Tuesday, October 21, 2008

"Circuit Split Over Elements of Generic 'Sexual Abuse of a Minor'", or "When Does 5=17 and 9=16?"

As you're aware, the question of whether a prior conviction was for "sexual abuse of a minor" can have huge immigration and sentencing consequences. Sexual abuse of a minor is an "aggravated felony" under 8 U.S.C. § 1101(a)(43)(A). It's also an enumerated "crime of violence" for purposes of guideline §2L1.2's 16-level enhancement. But what is a "minor"?

Although the Fifth Circuit has recognized that the "the ordinary, contemporary, and common meaning of minor, or 'age of consent' for purposes of a statutory rape analysis, is sixteen[,]" it has nevertheless held that a person under age seventeen is "clearly a 'minor'" for purposes of "sexual abuse of a minor."

Turns out one of our neighbors to the west sees things differently. Yesterday, the (mini) en banc Ninth Circuit held, in Estrada-Mendoza v. Mukasey, No. 05-75850, that the elements of "sexual abuse of a minor," for purposes of the aggravated felony definition, are found in 18 U.S.C. § 2243(a). That statute effectively defines a minor as a person under age sixteen. (The Nines also pointed out that a majority of U.S. states define a minor as a person under age sixteen for purposes of sex laws, although the court considered that point irrelevant for reasons of interest only to those who have spent entirely too much time immersed in the intracacies of the Taylor/Shepard categorical approach. You know who you are.)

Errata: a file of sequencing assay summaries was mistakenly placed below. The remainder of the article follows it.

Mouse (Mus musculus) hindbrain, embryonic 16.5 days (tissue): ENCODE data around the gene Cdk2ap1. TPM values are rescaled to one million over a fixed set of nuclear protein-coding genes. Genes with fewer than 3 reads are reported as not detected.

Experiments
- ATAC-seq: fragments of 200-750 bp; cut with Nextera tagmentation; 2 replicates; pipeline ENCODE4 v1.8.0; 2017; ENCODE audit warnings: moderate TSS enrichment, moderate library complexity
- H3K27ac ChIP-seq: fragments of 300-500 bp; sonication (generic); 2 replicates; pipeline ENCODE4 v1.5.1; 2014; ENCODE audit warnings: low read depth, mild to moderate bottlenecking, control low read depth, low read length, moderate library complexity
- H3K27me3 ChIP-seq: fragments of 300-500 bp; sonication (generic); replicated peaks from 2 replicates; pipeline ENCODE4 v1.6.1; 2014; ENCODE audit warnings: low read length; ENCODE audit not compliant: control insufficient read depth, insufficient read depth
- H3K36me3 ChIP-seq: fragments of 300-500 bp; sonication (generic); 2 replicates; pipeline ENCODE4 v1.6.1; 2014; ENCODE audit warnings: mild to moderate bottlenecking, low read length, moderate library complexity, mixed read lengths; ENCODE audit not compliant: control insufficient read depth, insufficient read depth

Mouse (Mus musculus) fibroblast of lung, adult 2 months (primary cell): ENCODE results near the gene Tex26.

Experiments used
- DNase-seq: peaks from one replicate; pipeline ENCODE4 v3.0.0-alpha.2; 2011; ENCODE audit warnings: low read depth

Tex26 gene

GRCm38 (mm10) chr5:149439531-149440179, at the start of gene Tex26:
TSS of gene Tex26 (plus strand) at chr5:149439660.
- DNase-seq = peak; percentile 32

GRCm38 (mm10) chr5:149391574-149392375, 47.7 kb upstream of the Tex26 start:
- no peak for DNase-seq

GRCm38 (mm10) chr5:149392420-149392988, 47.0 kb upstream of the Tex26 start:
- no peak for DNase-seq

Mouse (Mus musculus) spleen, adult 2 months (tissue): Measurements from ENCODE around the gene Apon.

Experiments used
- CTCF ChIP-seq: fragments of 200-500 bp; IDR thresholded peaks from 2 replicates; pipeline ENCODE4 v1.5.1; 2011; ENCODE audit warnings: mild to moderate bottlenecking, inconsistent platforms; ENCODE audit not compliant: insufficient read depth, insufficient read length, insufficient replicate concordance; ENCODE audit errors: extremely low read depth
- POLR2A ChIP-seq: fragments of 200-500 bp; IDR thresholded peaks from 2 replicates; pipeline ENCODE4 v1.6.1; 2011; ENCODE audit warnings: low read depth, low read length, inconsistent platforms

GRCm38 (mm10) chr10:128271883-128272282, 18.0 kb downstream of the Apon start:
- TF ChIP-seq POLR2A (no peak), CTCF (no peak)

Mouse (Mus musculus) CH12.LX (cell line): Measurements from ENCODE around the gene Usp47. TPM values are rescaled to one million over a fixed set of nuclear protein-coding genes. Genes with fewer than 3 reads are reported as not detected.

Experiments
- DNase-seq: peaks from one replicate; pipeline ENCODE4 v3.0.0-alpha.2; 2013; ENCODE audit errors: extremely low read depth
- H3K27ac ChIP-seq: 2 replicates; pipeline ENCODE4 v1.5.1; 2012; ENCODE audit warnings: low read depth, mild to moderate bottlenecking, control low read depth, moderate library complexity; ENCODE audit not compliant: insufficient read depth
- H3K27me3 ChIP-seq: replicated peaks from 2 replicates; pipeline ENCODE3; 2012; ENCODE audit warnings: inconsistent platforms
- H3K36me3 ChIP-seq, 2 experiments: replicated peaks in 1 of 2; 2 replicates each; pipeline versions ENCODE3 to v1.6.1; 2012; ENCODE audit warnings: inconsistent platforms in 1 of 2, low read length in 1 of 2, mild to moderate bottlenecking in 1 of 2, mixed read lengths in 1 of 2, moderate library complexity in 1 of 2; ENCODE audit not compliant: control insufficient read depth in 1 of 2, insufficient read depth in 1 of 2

Given the current state of Fifth Circuit case law, this circuit split matters chiefly when it comes to Texas age-related sex offenses, which don't employ the same age-of-consent as most states. Indecency with a child under Penal Code § 21.11, and sexual assault under Penal Code § 22.011(a)(2), both prohibit various kinds of sexual activity with a "child," which they define as a person under seventeen. Under the Fifth Circuit's view, those offenses are categorically "sexual abuse of a minor." But not under the Ninth Circuit's view.

So ladies and gentlemen, start your cert petitions.

UPDATE: The Ninth Circuit blog has additional analysis here.

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